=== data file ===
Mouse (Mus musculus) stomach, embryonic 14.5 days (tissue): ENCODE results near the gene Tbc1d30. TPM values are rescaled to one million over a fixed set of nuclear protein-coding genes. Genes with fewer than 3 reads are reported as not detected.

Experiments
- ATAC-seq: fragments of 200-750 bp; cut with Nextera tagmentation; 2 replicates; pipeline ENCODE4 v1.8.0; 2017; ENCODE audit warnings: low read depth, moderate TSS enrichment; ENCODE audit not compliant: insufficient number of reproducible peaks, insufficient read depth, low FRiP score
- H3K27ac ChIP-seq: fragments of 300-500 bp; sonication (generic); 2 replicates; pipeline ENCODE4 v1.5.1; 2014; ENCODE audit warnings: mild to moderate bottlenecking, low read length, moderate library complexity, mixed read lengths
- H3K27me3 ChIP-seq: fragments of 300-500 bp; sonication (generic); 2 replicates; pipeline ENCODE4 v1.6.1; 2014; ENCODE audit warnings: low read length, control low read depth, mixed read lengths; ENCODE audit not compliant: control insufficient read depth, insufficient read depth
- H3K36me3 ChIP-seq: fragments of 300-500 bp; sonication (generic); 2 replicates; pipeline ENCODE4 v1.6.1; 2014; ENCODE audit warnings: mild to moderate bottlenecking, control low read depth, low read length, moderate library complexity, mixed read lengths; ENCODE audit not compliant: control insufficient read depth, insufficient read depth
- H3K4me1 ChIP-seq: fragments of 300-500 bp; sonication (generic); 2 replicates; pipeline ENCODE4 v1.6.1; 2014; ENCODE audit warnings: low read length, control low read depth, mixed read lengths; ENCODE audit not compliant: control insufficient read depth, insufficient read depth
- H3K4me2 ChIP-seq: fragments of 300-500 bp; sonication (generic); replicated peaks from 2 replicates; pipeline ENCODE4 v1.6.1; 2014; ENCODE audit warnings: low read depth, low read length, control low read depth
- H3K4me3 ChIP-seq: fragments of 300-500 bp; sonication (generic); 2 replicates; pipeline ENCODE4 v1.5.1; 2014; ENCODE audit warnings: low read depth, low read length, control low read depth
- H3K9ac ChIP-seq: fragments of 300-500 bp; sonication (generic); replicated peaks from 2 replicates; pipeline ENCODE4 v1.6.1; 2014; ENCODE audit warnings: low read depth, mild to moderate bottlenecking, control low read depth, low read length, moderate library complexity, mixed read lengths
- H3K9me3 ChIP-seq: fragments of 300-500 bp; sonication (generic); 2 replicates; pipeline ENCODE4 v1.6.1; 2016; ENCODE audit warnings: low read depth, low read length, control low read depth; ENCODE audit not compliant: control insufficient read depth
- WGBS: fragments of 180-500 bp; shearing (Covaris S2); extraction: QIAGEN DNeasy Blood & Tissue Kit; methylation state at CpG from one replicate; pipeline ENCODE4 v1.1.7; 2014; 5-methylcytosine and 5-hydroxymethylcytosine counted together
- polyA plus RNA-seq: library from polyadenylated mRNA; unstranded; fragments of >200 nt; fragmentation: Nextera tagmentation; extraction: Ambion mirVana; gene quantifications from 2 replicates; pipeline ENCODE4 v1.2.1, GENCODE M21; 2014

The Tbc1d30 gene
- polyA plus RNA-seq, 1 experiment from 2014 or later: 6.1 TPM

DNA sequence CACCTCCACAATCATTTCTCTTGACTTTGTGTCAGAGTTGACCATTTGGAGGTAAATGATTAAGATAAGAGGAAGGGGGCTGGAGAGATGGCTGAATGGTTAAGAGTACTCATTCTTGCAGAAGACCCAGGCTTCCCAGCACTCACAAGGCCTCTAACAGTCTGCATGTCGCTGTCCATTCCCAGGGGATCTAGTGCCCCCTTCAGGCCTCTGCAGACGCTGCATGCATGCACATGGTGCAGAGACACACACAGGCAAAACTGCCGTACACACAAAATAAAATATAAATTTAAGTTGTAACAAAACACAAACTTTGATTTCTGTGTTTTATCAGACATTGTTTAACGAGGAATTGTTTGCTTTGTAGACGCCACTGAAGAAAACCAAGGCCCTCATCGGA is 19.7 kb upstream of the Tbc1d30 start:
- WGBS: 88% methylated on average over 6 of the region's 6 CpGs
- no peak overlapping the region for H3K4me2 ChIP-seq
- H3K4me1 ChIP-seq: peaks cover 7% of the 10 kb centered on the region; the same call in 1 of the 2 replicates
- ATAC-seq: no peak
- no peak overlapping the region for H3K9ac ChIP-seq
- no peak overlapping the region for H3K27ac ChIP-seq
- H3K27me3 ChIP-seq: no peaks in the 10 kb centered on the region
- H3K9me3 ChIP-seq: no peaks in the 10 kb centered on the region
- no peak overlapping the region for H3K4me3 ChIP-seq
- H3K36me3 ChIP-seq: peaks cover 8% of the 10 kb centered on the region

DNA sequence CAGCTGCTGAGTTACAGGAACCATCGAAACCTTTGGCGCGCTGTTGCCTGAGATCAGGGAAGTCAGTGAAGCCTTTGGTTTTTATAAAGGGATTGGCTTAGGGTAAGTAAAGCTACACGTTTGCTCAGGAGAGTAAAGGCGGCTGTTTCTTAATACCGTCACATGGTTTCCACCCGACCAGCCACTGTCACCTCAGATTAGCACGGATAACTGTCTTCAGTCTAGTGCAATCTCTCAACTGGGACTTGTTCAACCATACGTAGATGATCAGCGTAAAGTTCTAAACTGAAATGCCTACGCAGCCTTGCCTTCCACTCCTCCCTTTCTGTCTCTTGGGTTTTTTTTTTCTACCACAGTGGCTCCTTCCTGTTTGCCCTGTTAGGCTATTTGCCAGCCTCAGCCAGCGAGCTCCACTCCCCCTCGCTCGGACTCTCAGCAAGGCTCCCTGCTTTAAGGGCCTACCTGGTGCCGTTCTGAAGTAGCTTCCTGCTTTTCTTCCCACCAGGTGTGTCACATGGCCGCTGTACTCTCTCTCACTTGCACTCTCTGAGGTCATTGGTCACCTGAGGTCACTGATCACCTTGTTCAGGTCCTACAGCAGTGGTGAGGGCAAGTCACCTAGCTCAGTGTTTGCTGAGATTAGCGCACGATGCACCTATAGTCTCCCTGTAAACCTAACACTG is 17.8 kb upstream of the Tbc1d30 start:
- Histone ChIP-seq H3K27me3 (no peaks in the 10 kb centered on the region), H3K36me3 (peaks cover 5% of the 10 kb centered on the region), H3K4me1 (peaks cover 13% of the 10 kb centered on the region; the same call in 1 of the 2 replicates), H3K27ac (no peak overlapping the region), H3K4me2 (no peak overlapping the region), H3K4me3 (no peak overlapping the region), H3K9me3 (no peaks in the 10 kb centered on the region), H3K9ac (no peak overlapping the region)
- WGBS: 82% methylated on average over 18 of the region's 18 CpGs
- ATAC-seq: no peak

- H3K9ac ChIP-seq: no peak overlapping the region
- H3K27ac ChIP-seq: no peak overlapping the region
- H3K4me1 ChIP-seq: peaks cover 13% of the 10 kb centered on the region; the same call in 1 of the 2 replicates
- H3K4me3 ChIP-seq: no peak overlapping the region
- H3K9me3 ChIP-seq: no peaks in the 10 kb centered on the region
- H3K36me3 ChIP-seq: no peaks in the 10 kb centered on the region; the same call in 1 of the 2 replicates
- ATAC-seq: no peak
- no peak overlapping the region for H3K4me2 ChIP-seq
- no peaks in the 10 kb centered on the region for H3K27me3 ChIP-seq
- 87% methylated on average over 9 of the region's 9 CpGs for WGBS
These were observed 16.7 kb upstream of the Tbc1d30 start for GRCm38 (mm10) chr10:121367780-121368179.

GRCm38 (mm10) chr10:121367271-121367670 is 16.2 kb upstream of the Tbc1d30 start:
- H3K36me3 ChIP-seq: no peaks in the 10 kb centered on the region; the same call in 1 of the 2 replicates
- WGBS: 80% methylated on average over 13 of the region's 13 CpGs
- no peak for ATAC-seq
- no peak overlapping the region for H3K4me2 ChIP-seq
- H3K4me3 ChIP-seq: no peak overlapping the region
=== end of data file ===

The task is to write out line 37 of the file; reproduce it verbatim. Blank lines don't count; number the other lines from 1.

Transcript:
- ATAC-seq: no peak